From the editor
it is almost impossible not to criticise David Constable, whose contract as Sasol’s CEO ends on 30 June, as just about everything seems to be going wrong with his North American diversification strategy. News that the group will spend $2.1bn more on its ethane cracker in Louisiana and take yet another multibillion-rand impairment on its Canadian shale gas assets sent the group’s share price plummeting on 6 June. Shareholders, who have rewarded Constable handsomely for his troubles (his pay in the first four years of his contract, to end June 2015, totalled R187.3m), are understandably quite livid. At the time of writing, the share price was roughly 32% down from its 2014 high of R632.36.
But if this was 2011 and you had just been hired to run Sasol, what would your plan look like?
Oil prices averaged more than $110 a barrel that year; when Constable took the job in June 2011, a dollar cost R6.76, a palatable price for corporates on the prowl internationally. (It is also worth noting that the rand and oil prices are two of the most important drivers of Sasol’s financial performance – and both are very much outside of the company’s control.) More than 80% of profits came from South Africa, where regulatory uncertainty has been making investors skittish, while new legislation (e.g. around air quality and mining) continues to pose a real risk to your business model. A shale boom in the US has been transforming the global energy sector, and US states, like Louisiana, have been eagerly rolling out incentives for new investors.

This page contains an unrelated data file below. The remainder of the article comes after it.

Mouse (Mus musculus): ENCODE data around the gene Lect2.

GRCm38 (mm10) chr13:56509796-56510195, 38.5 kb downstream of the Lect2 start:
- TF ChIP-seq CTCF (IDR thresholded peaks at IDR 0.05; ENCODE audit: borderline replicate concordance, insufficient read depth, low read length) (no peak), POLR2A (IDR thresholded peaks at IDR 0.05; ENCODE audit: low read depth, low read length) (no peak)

And so Constable, like many other CEOs of multinational energy companies, took a major bet on shale energy in North America. Few of them, one imagines, expected an oil price of below $30 a barrel by January 2016.
What Constable and his team should be held accountable for is the massive cost increase and delay on the Louisiana cracker, which will hopefully start using that plentiful, cheap US natural gas in 2019 to produce chemicals.
The major risk has always been that there will be cost overruns and delays – and Sasol has never had a good track record with getting major projects completed on time and within budget. Anyone remember the mess back in the day with its gas-to-liquids plant in Qatar?
Judging him on 8 June 2016, Constable was probably a fool to bet the farm on North America. But let’s play this game again in 2020.